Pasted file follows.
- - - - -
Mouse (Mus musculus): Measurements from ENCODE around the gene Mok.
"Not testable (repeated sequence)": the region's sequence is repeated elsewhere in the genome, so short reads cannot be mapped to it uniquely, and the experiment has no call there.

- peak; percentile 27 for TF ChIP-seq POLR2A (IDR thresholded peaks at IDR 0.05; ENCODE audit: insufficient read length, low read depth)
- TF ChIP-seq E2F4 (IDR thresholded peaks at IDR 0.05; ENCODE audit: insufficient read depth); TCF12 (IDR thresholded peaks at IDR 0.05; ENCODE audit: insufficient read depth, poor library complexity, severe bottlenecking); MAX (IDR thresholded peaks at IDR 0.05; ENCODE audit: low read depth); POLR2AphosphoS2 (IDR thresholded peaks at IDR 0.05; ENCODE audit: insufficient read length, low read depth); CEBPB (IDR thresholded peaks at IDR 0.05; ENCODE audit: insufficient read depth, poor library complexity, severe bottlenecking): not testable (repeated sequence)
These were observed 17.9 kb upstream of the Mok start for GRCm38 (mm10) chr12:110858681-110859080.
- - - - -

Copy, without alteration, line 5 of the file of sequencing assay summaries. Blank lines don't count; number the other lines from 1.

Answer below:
These were observed 17.9 kb upstream of the Mok start for GRCm38 (mm10) chr12:110858681-110859080.